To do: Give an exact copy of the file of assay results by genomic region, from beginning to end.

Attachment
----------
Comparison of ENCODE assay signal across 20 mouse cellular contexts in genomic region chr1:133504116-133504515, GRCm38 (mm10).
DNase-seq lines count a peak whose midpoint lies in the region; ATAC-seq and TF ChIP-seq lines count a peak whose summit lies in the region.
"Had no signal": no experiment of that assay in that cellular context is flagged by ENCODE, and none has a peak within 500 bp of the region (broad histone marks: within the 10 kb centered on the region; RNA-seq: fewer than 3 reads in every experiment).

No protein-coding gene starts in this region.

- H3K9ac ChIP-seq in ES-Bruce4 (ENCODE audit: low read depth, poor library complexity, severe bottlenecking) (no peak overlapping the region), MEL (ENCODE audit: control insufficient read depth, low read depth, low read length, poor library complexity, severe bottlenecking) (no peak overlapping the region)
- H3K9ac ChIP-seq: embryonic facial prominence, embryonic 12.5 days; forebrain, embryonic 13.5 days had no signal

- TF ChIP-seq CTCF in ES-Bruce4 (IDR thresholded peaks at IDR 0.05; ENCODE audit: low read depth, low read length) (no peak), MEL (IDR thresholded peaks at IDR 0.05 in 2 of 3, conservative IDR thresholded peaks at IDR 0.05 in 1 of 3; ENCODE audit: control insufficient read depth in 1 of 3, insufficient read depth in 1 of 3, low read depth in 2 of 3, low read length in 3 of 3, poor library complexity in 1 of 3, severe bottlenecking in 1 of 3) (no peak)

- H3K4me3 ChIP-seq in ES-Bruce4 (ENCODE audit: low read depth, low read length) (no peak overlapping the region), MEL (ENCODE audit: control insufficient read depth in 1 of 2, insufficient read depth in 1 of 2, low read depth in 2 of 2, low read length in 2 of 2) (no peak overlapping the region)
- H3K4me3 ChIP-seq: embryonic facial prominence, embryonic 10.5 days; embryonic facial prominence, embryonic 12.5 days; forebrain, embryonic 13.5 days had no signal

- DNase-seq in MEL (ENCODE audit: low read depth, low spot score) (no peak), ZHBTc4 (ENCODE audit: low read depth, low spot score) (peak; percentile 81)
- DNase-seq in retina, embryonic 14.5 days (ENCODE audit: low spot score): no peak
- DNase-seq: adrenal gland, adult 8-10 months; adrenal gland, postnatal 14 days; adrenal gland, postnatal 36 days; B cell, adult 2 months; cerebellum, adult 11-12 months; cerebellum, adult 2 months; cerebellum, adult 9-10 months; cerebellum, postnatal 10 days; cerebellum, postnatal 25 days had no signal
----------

Comparison of ENCODE assay signal across 20 mouse cellular contexts in genomic region chr1:133504116-133504515, GRCm38 (mm10).
DNase-seq lines count a peak whose midpoint lies in the region; ATAC-seq and TF ChIP-seq lines count a peak whose summit lies in the region.
"Had no signal": no experiment of that assay in that cellular context is flagged by ENCODE, and none has a peak within 500 bp of the region (broad histone marks: within the 10 kb centered on the region; RNA-seq: fewer than 3 reads in every experiment).

No protein-coding gene starts in this region.

- H3K9ac ChIP-seq in ES-Bruce4 (ENCODE audit: low read depth, poor library complexity, severe bottlenecking) (no peak overlapping the region), MEL (ENCODE audit: control insufficient read depth, low read depth, low read length, poor library complexity, severe bottlenecking) (no peak overlapping the region)
- H3K9ac ChIP-seq: embryonic facial prominence, embryonic 12.5 days; forebrain, embryonic 13.5 days had no signal

- TF ChIP-seq CTCF in ES-Bruce4 (IDR thresholded peaks at IDR 0.05; ENCODE audit: low read depth, low read length) (no peak), MEL (IDR thresholded peaks at IDR 0.05 in 2 of 3, conservative IDR thresholded peaks at IDR 0.05 in 1 of 3; ENCODE audit: control insufficient read depth in 1 of 3, insufficient read depth in 1 of 3, low read depth in 2 of 3, low read length in 3 of 3, poor library complexity in 1 of 3, severe bottlenecking in 1 of 3) (no peak)

- H3K4me3 ChIP-seq in ES-Bruce4 (ENCODE audit: low read depth, low read length) (no peak overlapping the region), MEL (ENCODE audit: control insufficient read depth in 1 of 2, insufficient read depth in 1 of 2, low read depth in 2 of 2, low read length in 2 of 2) (no peak overlapping the region)
- H3K4me3 ChIP-seq: embryonic facial prominence, embryonic 10.5 days; embryonic facial prominence, embryonic 12.5 days; forebrain, embryonic 13.5 days had no signal

- DNase-seq in MEL (ENCODE audit: low read depth, low spot score) (no peak), ZHBTc4 (ENCODE audit: low read depth, low spot score) (peak; percentile 81)
- DNase-seq in retina, embryonic 14.5 days (ENCODE audit: low spot score): no peak
- DNase-seq: adrenal gland, adult 8-10 months; adrenal gland, postnatal 14 days; adrenal gland, postnatal 36 days; B cell, adult 2 months; cerebellum, adult 11-12 months; cerebellum, adult 2 months; cerebellum, adult 9-10 months; cerebellum, postnatal 10 days; cerebellum, postnatal 25 days had no signal